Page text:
Read the full article, Searching for Superman here.
The time for OTT is here:
Over the top entertainment companies like Netflix, Prime Video, Hotstar, etc. are heavily focusing their efforts on India. The reason is obvious – one of the fastest growing internet market. With traditional television moving online, it will be very interesting to see how our audience adapts to this new form of media.
Hotstar set the world record for the highest number of concurrent streaming users during the Cricket World Cup Semifinal in 2019, with as many as 25.3 million users streaming at the same time. Other sports leagues, such as the Pro Kabaddi League are also getting a higher viewership because of their focus online.
The video OTT market in India is estimated to be INR 21.5 billion with advertising contributing up to 80 percent of the total revenue – of around INR 17.2 billion. To woo the audience who doesn’t pay for its content, Netflix is piloting an India-first mobile-only pricing model, which, if successful, Netflix will try out in other emerging markets too.
Read the full article, The Indian OTT saga gets interesting, by OTT experts here.
UPI hits 1bn transactions and goes global by inc42
Unified Payments Interface, the platform developed by the National Payments Corporation of India (NPCI), a governmental organization, has shown tremendous success in the digitization of financial transactions in India. Just three years after its launch, UPI lodged a billion transactions happening through it.
The beauty of UPI lies in the common infrastructure it provides to private companies to build apps on top of. All you need to pay someone is their phone number or UPI ID. The transactions are instant, with no lag. For users, this means a simple, secure and free mode of transferring money, paying bills and scheduling payments.
In this aspect, India has leaped ahead of the most advanced countries in the world.
Earlier this year, the NPCI decided to go global. The NPCI is working with Singapore to enable UPI transactions in the country.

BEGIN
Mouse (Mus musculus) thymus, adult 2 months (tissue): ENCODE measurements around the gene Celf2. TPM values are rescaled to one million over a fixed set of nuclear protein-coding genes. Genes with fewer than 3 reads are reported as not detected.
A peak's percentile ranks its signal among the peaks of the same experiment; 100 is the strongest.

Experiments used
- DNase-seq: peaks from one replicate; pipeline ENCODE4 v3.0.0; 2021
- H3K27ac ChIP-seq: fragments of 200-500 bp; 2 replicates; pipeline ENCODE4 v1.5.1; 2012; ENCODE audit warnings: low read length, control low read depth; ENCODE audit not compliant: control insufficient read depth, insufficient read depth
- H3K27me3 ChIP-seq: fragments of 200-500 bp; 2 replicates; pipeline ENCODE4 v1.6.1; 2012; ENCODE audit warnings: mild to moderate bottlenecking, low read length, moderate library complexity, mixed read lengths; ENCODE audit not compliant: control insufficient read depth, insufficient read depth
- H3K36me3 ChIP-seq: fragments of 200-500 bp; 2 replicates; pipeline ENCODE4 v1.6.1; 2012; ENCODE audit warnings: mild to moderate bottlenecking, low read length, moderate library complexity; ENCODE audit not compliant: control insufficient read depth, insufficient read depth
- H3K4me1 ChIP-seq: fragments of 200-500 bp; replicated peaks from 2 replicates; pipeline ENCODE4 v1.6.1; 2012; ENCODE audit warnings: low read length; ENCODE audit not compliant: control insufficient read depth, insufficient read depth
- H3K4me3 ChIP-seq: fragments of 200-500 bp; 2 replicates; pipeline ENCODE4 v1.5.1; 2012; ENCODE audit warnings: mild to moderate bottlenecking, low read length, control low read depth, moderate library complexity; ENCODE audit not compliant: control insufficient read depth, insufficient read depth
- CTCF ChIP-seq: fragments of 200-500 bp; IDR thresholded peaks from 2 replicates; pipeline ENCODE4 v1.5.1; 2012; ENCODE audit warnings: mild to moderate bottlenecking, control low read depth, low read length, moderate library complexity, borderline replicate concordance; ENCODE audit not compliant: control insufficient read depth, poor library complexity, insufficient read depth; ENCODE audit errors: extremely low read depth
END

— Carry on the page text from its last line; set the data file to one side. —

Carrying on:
The UPI is the biggest example of a government-led initiative to provide a common infrastructure on top of which private players could build their businesses. Google, Walmart, Amazon, PayTM, etc. are all heavily investing in this space.
Read the full articles:
The growth of the gig economy by QZ India:
With technology, employment opportunities are changing. Dunzo, Ola, Uber, Swiggy, and Zomato are leading an organized gig economy, where an individual has total flexibility over their work hours and thus, their earnings.
At the same time, freelancing is growing in popularity, with as many as 24% of global gig workers coming from India. Startups like TapChief, Frapp, FlexingIt, and Upwork are growing to tap this market.
In the next decade, we will see a rise in unconventional jobs, which could lead to greater incomes for individuals.
Read the full article, How and why are young Indians looking for white-collar gig jobs here.
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Apart from these, we have seen several sparse movements, like the EV movement. This is yet to materialize, so I didn’t include it here.
What else do you think can help us think about what could be next for India?